By Susan Stone Kessler, Ed.D., coauthor of The Principal’s Survival Guide
March Madness means something totally different to school people. This is the final time morale dips during the school calendar year before the May–June madness of field days, graduations, and standardized testing pressures. How can principals increase morale and help support discouraged teachers?
Research on morale-building efforts indicates that just the act of trying to increase employee morale works. It’s kind of like getting flowers for no reason: It’s the thought that counts. Whether it’s a principal-delivered donut, a shout-out in a faculty meeting recognizing the efforts of several people, or a good old-fashioned surprise ice cream party after the buses are in the distance, doing nice things for your staff makes them feel appreciated—and it builds morale!
Principals should always be present with teachers, but since we are such busy people, we often rely on multitasking to get things done. This is the time of year when teachers are thinking about their plans for next year. Should they change schools? Switch grade levels? Offer to coach cheerleading? Teachers often seek out their principals to ask for advice or their opinion on what to do next year. We never want to close the door on those discussions. We need to use those opportunities to remind teachers why we hope they will stay at our schools, why we need them in third grade more than fourth, or to share our vision of what the next step is for that teacher. Be present. Listening to what they are thinking about and being responsive to their requests and concerns goes a long way.
In many districts, principals switch schools over the summer, and knowing who your boss will be is incredibly important. There are some principals who are rumored to be leaving every year. Don’t hide from the rumors. If you are staying, state your commitment to and love of your school to your faculty. If you are going (or applying to go), share that, too, in a general way so that you are transparent.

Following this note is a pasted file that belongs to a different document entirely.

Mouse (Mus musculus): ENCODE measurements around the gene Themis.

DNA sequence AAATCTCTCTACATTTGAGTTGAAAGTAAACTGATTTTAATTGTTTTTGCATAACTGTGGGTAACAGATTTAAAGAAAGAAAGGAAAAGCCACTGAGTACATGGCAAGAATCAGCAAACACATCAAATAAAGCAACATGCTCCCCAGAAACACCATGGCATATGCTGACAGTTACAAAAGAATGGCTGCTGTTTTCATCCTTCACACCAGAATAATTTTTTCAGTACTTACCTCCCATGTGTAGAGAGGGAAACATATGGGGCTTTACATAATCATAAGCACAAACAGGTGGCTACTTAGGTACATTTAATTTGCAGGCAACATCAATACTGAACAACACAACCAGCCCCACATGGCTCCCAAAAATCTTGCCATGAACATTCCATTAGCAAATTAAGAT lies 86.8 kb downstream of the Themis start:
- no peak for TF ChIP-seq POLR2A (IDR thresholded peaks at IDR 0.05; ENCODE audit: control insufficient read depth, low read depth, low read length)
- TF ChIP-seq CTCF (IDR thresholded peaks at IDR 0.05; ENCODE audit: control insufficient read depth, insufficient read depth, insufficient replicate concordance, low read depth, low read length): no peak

Remind School Staff of the Difference They Make
We too often assume that teachers can hoard one compliment like a camel maintains water. This is the time of year when you have to remind teachers about the good things students and parents tell you about them—and how important they are. This time of year, when our work is so challenging, it’s easy for teachers to feel like they aren’t making a difference. But we know that teachers are the most important factor in student achievement.
Be a Great Model
You are the principal. Model self-reflection. Model taking your job but not yourself seriously. Model how every day you give yourself a fresh start and forgive yourself for not being perfect yesterday. Model that education is more about kids than it is about tests.
Finally, there is nothing that perks up an educator more than a reminder about the difference he or she makes. It can be fun to start off an email or a faculty meeting with an uplifting video or story that illustrates that difference. (Google “inspiring teacher stories” for many options.) Remind teachers that you sometimes get caught in the “administrivia” yourself, but it’s important to remember that although being in the business of building children is tough work, there is no better job.
Dr. Susan Stone Kessler is an award-winning educator who has spent the past 21 years working in schools with Middle Tennessee teenagers. She has been a teacher, an assistant principal, and a high school principal in two Tennessee school districts.
Dr. Susan Stone Kessler is the author of The Principal’s Survival Guide.
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